With the nice weather, and the recent spate of heavy workouts, Thursday saw the barbells take a backseat to Jump Ropes which would feature prominently in both the skill session (form running drills) and the met-con (Annie!). To make sure everyone was ready for the road ahead, a warm-up was prescribed specifically targeting the ankles, hip-flexors, hamstrings and calves.
The last time we covered Pose running in a blog post was back in the end of April. That post served to delineate the major differences between Pose running and traditional running forms (traditional, for lack of a better term at this point, is basically the practice of reaching out with your lead foot and connecting with the ground heel-first). The theory is sound, but without with which to implement it, it’s of little use. So Thursday’s session focused on getting the feel for the form, which centers around pulling the foot up under the body (as opposed to kicking it out behind).
Drill 1: Ball of Foot Hopping – This helps teach a runner where on the foot they should be landing, while also helping to emphasize a tight mid-line;
Drill 2: Forward Hop – This helps combine quick but soft landings on the ball of the foot with the key idea that forward momentum is gained not by pushing with the legs, but by leaning with the body, using momentum to simply pull the runner along;
Drill 3: Forward Hop into a Light Jog – This should help to transfer the idea of using the forward lean from the hop to an actual running movement. Remember, however, that the mid-line should stay tight, and that the body lean is created at the ankles, NOT the hips;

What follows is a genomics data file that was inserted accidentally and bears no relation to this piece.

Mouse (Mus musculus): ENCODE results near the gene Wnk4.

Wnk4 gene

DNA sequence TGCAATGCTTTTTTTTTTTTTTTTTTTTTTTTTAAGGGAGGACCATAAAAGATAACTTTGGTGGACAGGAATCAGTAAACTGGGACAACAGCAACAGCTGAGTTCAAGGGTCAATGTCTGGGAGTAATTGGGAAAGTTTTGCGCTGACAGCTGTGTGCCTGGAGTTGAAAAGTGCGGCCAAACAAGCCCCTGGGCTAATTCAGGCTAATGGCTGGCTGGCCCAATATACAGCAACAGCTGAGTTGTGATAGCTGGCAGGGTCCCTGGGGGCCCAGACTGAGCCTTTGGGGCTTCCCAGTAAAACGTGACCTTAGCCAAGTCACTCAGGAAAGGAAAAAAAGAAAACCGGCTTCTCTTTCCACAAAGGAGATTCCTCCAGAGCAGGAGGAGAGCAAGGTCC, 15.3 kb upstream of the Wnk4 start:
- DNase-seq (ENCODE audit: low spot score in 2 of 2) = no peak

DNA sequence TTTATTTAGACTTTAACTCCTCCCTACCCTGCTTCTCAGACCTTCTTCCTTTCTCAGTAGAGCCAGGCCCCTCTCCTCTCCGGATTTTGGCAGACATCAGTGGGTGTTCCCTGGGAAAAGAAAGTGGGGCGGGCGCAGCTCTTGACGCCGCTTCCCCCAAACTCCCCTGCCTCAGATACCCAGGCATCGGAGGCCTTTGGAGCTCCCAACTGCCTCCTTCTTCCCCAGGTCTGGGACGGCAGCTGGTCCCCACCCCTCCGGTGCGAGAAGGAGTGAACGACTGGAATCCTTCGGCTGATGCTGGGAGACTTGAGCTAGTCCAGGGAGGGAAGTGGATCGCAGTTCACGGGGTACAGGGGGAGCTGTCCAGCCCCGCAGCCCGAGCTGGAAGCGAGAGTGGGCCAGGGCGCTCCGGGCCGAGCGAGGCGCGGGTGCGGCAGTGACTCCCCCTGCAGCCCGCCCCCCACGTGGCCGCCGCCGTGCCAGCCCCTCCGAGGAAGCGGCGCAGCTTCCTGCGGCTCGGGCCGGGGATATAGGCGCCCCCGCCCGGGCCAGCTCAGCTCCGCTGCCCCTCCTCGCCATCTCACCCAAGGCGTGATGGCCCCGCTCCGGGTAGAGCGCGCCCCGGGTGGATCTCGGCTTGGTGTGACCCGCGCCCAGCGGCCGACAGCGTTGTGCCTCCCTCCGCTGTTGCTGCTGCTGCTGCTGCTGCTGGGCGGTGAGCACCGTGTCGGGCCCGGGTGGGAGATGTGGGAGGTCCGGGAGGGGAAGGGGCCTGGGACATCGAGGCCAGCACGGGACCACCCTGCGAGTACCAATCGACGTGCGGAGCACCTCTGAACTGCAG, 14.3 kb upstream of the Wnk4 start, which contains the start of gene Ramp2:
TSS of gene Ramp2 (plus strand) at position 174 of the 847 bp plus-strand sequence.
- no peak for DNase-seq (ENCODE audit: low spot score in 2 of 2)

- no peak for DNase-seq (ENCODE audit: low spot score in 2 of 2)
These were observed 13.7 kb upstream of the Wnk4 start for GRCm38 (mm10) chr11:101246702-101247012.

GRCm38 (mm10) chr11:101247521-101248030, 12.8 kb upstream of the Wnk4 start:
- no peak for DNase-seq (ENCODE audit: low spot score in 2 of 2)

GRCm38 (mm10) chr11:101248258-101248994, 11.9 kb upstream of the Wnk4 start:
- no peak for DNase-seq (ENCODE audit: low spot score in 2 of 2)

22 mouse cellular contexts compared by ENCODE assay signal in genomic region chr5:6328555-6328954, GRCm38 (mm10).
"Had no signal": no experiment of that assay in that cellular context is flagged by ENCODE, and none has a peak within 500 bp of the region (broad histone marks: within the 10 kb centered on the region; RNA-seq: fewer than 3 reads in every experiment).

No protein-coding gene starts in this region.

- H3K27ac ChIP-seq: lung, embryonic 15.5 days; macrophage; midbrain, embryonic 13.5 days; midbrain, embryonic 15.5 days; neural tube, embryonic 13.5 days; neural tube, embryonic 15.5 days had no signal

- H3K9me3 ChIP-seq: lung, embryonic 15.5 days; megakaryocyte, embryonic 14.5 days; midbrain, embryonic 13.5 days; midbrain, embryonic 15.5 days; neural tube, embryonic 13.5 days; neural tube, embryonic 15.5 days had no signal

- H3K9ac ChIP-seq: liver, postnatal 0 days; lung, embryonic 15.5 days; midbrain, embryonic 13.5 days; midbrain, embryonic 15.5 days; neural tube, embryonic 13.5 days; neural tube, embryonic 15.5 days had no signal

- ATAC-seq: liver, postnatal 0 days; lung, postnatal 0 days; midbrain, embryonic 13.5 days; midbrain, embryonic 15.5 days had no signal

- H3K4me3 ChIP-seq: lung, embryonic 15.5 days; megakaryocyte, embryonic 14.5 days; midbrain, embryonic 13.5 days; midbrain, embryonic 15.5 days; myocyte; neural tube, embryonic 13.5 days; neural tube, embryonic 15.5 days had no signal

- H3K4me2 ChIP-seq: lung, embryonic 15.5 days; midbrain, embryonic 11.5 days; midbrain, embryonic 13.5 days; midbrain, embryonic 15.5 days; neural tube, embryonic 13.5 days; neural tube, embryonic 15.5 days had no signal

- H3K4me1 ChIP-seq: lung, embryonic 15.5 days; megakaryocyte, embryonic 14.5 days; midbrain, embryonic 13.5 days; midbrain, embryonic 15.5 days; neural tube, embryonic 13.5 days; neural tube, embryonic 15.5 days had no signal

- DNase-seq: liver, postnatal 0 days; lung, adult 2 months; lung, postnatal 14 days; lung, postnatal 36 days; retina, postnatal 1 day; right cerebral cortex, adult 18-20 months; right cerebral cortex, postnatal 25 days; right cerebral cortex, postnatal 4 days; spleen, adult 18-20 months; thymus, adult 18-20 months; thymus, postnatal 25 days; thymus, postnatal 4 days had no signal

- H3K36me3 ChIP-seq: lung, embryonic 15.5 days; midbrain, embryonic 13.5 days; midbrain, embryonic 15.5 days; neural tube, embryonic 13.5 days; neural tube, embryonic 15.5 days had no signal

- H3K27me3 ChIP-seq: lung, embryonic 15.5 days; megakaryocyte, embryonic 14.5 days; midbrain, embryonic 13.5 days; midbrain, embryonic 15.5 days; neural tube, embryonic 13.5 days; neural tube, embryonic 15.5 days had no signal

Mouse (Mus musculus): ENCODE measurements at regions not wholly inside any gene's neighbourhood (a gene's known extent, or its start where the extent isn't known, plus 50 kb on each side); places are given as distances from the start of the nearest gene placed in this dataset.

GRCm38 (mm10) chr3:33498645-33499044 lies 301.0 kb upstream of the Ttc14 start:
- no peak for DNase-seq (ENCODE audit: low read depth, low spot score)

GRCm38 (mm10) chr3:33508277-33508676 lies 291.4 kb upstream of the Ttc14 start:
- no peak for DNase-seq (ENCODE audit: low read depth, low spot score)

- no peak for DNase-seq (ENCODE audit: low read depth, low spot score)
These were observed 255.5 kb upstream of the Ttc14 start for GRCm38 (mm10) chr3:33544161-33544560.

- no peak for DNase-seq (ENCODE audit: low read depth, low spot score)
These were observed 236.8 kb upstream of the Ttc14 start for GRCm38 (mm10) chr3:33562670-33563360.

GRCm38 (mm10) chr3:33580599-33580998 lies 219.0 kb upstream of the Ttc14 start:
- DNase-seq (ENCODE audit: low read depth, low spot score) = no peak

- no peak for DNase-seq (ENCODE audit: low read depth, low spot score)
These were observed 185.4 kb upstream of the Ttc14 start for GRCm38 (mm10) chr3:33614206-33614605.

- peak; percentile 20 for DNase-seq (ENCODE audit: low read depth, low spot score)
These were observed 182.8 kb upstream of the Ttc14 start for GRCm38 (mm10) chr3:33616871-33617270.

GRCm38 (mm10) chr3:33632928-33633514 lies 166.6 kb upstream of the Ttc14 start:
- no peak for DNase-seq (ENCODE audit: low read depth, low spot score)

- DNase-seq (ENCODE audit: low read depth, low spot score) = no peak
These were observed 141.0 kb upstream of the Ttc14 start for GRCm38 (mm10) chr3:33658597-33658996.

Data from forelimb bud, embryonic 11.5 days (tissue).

Drill 5: Jump Rope Drill – To perform this drill, simply grab a rope and assume good running posture (midline tight, shoulders down, elbows in, with your weight centered on the ball of your feet) and begin jumping rope in place. Switch to jumping rope with alternating feet to simulate running in place. Now add a forward body lean to begin running forward while still jumping rope. After 6-10 steps drop the rope, but continue the exact same running pattern. This drill will really help drive home correct posture and technique by emphasizing the need to jump with and land on the balls of your feet, pulling your feet underneath your body, and using body lean to generate that forward momentum – excessive jumping, breaking at the hip, or pushing with the legs, will all make completing this exercise extremely difficult.
Expect to start seeing more of these drills in the near future as we are really going to try and hammer home good running posture. In the meantime, if you missed it, or want to go back and re-read to get some fresh perspective, be sure to check out Competitor Magazine’s article from June of this year featuring Brian McKenzie and the CrossFit Endurance program (which teaches Pose running):
Besides, running drills are a fantastic excuse to get outside and enjoy great weather!
Since the ropes were in hand, why not use them for a quick benchmark WOD: 50-40-30-20-10 Double Unders and Sit-Ups. Single skips were an option for those still unable to put together DUs, while Dan decided to scale-up the workout by performing his sit-ups on the GHD. Results were as follows:
Rana (above) and Tara got a less than genteel introduction to the CFDC “Blourpee” in only their second class. Considering our love for burpees, I’d say that’s not inappropriate. However, just for sake of a refresher, remember that the rule is as follows: If your picture is posted on the blog, and you don’t comment on the blog before your next attendance, it’s a communal 20 blog-burpees (“blourpees”) for that class.
There should be plenty to comment on after Thursday class, especially regarding the running drills. So let loose!